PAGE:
Attendance[edit]

Top season attendance[edit]

  • 1999: 446,025#
  • 2001: 423,405#
  • 1998: 420,488#
  • 2010: 416,382#
  • 2002: 413,566#
  • 2000: 402,450#
  • 1997: 400,804#
  • 2009: 392,518#
  • 2008: 392,028#
  • 2005: 382,896#
  • 2007: 380,152#
  • 1994: 368,971*
  • 2004: 364,648#
  • 2003: 356,303#
  • 2006: 347,699#
  • 2013: 345,047#[13]
  • 1991: 307,922
  • 1995: 300,589
  • 1996: 300,405
  • 1992: 276,786
  • 1993: 265,486
  • 1970: 257,650*
  • 1990: 250,048
  • 1989: 233,161*
  • 1985: 232,073*
  • 1971: 216,115*
  • 1987: 211,315
  • 1964: 208,956*
  • 1975: 201,725*
  • 1977: 200,302
  • 1981: 198,101
  • 1979: 196,228*
  • 1976: 196,121*
  • 1980: 189,250
  • 1986: 187,758
  • 1988: 184,967
  • 1973: 184,461
  • 1982: 184,297
  • 1974: 182,082*
  • 1963: 180,971*
  • 1972: 179,048
  • 1983: 163,859
  • 1978: 160,427
  • 1967: 152,781
  • 1969: 152,201*
  • 1965: 152,072*
  • 1968: 150,295
  • 1984: 142,571
  • 1961: 126,016
  • 1966: 106,669
  • 1962: 103,191

* Includes playoffs
# NBT Bank Stadium

Top 40 attendance dates since 1961[edit]

  1. May 7, 2010 (14,098)
  2. May 24, 2010 (13,288)
  3. July 17, 1993 (13,124)
  4. May 29, 2010 (13,115)
  5. July 17, 1967 (13,082)
  6. July 25, 1967 (13,063)
  7. August 17, 1995 (12,711)
  8. July 30, 2010 (12,674)
  9. June 28, 1995 (12,659)
  10. July 14, 2001 (12,455)
  11. June 28, 2001 (12,368)
  12. August 17, 1999 (12,344)
  13. August 22, 1972 (12,322)
  14. August 16, 1961 (12,321)
  15. August 14, 2009 (12,288)
  16. July 11, 1998 (12,255)
  17. July 23, 1994 (12,224)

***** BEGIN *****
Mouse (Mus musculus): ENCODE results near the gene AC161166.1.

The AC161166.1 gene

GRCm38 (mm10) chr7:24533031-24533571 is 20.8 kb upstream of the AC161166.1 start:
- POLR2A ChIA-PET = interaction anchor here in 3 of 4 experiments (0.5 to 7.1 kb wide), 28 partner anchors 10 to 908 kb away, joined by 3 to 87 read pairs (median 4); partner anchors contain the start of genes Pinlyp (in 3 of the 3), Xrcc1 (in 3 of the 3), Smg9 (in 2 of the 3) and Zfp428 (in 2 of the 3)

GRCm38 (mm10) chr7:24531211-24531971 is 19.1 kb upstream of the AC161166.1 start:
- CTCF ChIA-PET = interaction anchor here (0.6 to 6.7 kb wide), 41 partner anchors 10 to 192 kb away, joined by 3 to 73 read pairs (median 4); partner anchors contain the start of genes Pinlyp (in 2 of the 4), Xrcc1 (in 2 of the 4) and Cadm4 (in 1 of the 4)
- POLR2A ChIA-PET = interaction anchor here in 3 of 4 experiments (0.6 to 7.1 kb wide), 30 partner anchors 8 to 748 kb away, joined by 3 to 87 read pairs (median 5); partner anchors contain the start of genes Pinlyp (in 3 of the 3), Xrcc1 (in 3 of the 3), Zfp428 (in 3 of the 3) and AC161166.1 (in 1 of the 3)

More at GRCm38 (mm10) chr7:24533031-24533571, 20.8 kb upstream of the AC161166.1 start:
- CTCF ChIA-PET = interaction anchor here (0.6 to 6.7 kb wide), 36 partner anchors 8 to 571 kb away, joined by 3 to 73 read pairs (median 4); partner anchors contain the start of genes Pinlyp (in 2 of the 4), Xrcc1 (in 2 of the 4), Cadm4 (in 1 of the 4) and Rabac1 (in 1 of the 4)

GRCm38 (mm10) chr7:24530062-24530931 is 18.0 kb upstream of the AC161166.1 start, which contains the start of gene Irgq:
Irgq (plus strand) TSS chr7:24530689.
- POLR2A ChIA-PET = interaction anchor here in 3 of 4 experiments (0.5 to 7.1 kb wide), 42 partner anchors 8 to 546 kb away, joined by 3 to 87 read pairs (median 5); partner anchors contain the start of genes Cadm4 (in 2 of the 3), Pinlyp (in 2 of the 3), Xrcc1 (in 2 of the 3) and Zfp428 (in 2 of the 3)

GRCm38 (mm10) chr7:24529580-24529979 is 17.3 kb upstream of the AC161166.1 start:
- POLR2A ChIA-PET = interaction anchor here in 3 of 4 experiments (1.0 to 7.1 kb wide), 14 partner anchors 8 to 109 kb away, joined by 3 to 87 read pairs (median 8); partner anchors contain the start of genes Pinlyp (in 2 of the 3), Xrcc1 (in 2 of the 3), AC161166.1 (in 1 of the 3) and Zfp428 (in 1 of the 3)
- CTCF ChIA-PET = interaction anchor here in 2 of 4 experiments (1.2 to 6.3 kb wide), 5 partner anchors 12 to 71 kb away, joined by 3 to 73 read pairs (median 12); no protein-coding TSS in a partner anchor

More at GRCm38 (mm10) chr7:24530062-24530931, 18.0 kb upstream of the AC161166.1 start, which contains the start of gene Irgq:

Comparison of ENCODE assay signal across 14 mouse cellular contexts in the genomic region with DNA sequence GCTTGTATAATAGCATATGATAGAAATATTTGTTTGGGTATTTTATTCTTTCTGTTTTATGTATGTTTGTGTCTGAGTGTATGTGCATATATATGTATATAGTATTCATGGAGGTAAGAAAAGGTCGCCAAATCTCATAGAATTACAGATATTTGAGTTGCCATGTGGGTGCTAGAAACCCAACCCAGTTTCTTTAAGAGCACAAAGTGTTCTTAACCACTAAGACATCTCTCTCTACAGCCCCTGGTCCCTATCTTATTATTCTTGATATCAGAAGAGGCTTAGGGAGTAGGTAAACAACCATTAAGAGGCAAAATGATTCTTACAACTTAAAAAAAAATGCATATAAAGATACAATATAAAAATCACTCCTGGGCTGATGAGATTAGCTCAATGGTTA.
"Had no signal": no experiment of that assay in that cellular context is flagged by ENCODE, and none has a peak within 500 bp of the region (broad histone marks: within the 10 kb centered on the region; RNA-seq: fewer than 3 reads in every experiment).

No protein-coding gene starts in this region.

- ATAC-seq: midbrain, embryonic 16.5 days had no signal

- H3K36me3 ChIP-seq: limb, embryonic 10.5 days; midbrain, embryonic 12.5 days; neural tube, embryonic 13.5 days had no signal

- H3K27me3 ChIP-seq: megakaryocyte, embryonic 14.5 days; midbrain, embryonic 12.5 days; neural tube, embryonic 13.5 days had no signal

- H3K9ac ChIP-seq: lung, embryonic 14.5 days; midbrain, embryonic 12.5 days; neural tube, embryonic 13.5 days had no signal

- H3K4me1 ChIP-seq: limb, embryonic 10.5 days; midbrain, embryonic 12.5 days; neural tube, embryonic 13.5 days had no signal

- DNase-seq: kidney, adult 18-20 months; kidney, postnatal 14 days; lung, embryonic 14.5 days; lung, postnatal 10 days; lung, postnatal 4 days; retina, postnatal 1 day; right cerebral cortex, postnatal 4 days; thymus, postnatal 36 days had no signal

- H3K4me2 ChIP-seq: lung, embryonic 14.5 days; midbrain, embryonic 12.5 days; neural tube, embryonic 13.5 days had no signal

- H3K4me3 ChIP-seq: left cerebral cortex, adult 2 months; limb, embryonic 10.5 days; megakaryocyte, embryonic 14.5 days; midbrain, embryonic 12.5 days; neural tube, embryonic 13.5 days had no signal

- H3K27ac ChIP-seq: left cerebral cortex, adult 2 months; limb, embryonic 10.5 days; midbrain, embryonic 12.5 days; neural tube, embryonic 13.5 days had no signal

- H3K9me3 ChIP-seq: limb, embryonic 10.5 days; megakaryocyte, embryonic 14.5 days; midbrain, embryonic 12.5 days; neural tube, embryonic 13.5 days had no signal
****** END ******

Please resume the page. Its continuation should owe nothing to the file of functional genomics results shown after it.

18. August 1, 2008 (12,208)
  19. July 13, 2001 (12,121)
  20. April 3, 1997 (12,112)
  21. May 29, 1994 (12,112)
  22. July 18, 1994 (11,899)
  23. July 11, 1994 (11,679)
  24. August 20, 1994 (11,485)
  25. August 9, 1963 (11,476)
  26. August 30, 1994 (11,469)
  27. July 10, 1995 (11,455)
  28. May 9, 1970 (11,398)
  29. June 25, 2002 (11,356)
  30. June 29, 2000 (11,295)
  31. August 18, 1999 (11,228)
  32. June 22, 1999 (11,219)
  33. July 13, 1970 (11,144)
  34. June 27, 1977 (11,100)
  35. May 5, 2006 (11,012)
  36. July 16, 1981 (10,835)
  37. May 15, 1999 (10,767)
  38. June 22, 1971 (10,677)
  39. July 7, 1980 (10,657)
  40. July 12, 1997 (10,656)

Titles and pennants[edit]

Governors' Cup[edit]

The Chiefs have won the Governors' Cup (the IL championship) eight times, and have played in the championship series 17 times.

The Chiefs have won the International League pennant — finishing the regular season with the best record in the league — eight times.

Junior World Series[edit]

The Chiefs have played in the Junior World Series five times, winning it once, in 1970 against the Omaha Royals, 4-1.

Year-by-year record[edit]

Year W-L Win pct. Standing Manager Mgr. or owner Attendance Playoff wins
2014 Billy Gardner, Jr. Jason Smorol
2013 66–78 .458 11 Tony Beasley John Simone 345,047[13]
2012 70–74 .486 9 Tony Beasley John Simone 349,027
2011 66–74 .471 10 Randy Knorr John Simone 374,680
2010 76–67 .531 5 Trent Jewett John Simone 416,382
2009 76–68 .528 5 Tim Foli John Simone 392,518
2008 69–73 .485 7 Doug Davis John Simone 392,028
2007 64–80 .448 11 Doug Davis John Simone 380,152
2006 64–79 .448 12 Mike Basso John Simone 347,699
2005 71–73 .493 8 Marty Pevey John Simone 382,896
2004 66–78 .458 11 Marty Pevey John Simone 364,648